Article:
It isn’t about me being right and others being wrong. The goal of this post and the others in the Commonly Misused Bible Verses series is to encourage Christians to take a close look at the text rather than simply repeating what they have always heard. Is that a bad thing?

      • I agree with you Tim, we must read the entire scripture to receive understanding, we can’t just pick and choose certain scriptures that sounds good or makes us feel better about our sin.

  4. I totally agree with you. We should read the entire chapter to understand what each verse is talking about.

  5. Tim Chaffey, thank you for putting the verses Matthew 18:19-20 in context for me.

    I have a question on the last bit you wrote about prayer (1 John 5:14–15)and how He might have answered us but we don’t recognise it?
    I am really struggling with this because I have been praying about something for a long time now and sometimes I think He has answered and said yes, but then I wonder if it’s just me, wanting to hear a yes.
    How do I know I am praying according to His will? How do I know if there is a sin or disobedience that displeases Him and I have to repent from it before He answers me?
    How do I pray and ask The Lord and have Faith that He will give me what I ask, if I pray but wonder if it’s not His will, He will not answer?
    How do I know if I must keep praying and believing He will answer my prayer, He just needs to know I have the Faith to keep believing and keep praying? Because I have heard of prayers being answered after 6 years, or even 10 years, and we are not supposed to give up, for example Daniel’s prayer was answered on the first day but it took 21 days for the message to come to him.
    What if He has answered and said no, but I have not realised it and continue to pray about, and there really is no point if He has said no or it is not His will.
    Finally, through everything, through all my questions I know with all my being, that no matter what He answers me, I trust in Him, I love Him First, all my hope is in Him and whatever happens, He works all things to the good of those that love Him AND I truly feel deep down in my heart, in my spirit, I know that He will answer my prayer and reconcile and restore what the enemy came to destroy.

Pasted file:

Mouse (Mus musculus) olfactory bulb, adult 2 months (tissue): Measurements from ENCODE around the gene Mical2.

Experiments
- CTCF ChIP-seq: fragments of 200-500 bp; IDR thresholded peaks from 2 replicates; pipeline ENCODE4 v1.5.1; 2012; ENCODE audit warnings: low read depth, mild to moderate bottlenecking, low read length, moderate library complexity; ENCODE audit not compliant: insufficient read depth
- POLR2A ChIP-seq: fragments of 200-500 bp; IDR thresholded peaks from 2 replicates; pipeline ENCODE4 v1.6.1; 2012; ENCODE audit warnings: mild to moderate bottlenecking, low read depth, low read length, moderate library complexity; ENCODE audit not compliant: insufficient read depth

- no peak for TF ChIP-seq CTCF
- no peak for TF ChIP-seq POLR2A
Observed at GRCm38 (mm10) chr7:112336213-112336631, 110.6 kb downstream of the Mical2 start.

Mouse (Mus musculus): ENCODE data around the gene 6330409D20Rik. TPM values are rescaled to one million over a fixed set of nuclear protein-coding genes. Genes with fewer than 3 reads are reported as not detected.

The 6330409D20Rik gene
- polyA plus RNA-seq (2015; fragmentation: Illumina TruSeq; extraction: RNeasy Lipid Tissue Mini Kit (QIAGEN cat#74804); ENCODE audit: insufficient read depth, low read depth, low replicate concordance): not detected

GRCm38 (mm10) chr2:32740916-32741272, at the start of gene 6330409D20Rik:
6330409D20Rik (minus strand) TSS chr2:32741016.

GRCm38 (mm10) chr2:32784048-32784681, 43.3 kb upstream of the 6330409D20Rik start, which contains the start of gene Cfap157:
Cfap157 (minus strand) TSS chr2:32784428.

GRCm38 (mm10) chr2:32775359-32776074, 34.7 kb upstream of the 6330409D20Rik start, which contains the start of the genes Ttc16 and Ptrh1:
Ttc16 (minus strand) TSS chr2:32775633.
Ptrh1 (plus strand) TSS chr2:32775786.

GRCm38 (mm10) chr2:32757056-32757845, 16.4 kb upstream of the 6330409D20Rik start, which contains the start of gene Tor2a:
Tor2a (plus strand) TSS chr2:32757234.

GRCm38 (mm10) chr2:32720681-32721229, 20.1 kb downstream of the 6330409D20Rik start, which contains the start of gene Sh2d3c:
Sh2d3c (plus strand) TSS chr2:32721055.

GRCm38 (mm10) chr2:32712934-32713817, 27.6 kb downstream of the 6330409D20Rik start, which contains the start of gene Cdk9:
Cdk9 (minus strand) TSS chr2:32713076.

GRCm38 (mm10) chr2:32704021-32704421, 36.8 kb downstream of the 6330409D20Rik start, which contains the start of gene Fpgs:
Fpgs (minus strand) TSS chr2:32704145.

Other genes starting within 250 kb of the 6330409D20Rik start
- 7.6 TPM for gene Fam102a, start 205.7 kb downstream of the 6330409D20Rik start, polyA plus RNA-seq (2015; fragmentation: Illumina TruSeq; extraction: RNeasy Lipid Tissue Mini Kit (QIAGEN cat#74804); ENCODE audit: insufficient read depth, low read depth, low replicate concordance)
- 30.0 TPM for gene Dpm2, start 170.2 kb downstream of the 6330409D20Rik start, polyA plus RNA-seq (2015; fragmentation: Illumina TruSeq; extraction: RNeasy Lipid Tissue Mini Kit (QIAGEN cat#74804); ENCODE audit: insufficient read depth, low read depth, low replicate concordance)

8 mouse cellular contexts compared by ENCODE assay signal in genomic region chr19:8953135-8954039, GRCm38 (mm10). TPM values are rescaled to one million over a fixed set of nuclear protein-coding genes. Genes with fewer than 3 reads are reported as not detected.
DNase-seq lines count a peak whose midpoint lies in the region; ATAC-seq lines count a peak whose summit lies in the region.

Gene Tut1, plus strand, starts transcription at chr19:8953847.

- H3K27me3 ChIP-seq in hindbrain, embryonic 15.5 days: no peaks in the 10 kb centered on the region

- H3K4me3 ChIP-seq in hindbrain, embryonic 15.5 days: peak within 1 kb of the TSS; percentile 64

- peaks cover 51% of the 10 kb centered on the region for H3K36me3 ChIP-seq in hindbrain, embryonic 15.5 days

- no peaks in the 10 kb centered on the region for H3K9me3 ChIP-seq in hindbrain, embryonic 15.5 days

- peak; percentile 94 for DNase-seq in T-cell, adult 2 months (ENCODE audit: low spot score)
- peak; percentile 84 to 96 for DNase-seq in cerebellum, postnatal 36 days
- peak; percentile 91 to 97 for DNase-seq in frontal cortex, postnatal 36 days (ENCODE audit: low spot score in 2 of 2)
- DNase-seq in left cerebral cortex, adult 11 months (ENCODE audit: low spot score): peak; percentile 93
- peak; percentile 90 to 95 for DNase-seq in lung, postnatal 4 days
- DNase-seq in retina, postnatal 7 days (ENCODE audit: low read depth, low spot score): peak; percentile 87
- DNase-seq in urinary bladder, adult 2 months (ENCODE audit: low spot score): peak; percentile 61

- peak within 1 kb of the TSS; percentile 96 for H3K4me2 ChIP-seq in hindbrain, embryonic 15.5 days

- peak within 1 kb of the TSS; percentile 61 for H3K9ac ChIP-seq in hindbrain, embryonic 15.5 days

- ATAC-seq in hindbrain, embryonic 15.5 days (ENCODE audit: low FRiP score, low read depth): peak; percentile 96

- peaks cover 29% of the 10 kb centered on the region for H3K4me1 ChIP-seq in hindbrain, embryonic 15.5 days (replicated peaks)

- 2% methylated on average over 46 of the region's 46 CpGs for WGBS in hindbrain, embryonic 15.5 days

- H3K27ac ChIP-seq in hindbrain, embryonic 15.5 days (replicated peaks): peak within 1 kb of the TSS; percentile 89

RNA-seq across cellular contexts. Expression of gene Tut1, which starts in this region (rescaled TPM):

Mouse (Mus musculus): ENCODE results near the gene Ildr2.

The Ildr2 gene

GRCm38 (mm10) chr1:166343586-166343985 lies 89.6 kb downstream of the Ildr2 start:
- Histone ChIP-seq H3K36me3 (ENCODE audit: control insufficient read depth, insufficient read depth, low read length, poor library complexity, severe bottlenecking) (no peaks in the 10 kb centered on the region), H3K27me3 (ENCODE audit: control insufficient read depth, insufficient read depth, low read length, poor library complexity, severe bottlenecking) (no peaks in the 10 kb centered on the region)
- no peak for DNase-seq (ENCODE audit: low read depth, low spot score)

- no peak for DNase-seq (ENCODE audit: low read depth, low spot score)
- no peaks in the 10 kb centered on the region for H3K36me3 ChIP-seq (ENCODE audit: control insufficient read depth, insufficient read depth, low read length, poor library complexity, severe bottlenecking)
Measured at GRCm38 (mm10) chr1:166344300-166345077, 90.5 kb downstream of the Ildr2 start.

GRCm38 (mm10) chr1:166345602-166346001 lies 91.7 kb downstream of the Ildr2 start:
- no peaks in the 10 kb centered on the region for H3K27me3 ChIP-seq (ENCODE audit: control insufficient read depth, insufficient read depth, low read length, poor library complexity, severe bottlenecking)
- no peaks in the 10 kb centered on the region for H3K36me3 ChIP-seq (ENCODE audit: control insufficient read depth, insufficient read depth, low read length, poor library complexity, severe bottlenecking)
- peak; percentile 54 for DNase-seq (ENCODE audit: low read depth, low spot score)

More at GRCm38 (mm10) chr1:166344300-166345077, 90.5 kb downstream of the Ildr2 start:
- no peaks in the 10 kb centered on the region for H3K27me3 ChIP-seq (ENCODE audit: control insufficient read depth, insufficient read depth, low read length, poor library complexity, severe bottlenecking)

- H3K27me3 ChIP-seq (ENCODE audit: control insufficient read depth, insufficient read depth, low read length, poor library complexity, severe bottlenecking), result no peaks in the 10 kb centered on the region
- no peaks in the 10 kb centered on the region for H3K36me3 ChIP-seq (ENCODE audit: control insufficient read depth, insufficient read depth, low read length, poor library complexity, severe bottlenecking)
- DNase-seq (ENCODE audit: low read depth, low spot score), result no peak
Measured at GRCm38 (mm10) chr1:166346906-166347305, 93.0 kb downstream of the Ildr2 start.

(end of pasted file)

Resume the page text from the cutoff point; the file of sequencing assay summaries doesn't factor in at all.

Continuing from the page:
• Hi Sumeiya,
      Thanks for reading and taking the time to leave a response. You have asked some great questions, and I’m not sure if there is a “one size fits all” answer to them. I think your final paragraph is really the key to all of this. No matter what the outcome of the situation(s) you are dealing with, trust God with all your heart, mind, soul, and strength. You may not understand why something is happening or why He allows it to continue, but He sees the end from the beginning, and He will work it out in the long run for your good.
      Jesus told parables of the persistent friend (Luke 11:5–10) and the persistent widow (Luke 18:1–8). While these seem to discuss different situations, there is a similar point: God is not upset with those who diligently call on Him. Unless the thing you are praying for is contrary to something spelled out in Scripture, then I believe God will make it very clear to you if His answer is “No.” Until that time comes, continue steadfastly in prayer, spend time daily in the Bible, and be sure to live according to His principles. If the matter can be shared with others, then ask them to pray along with you.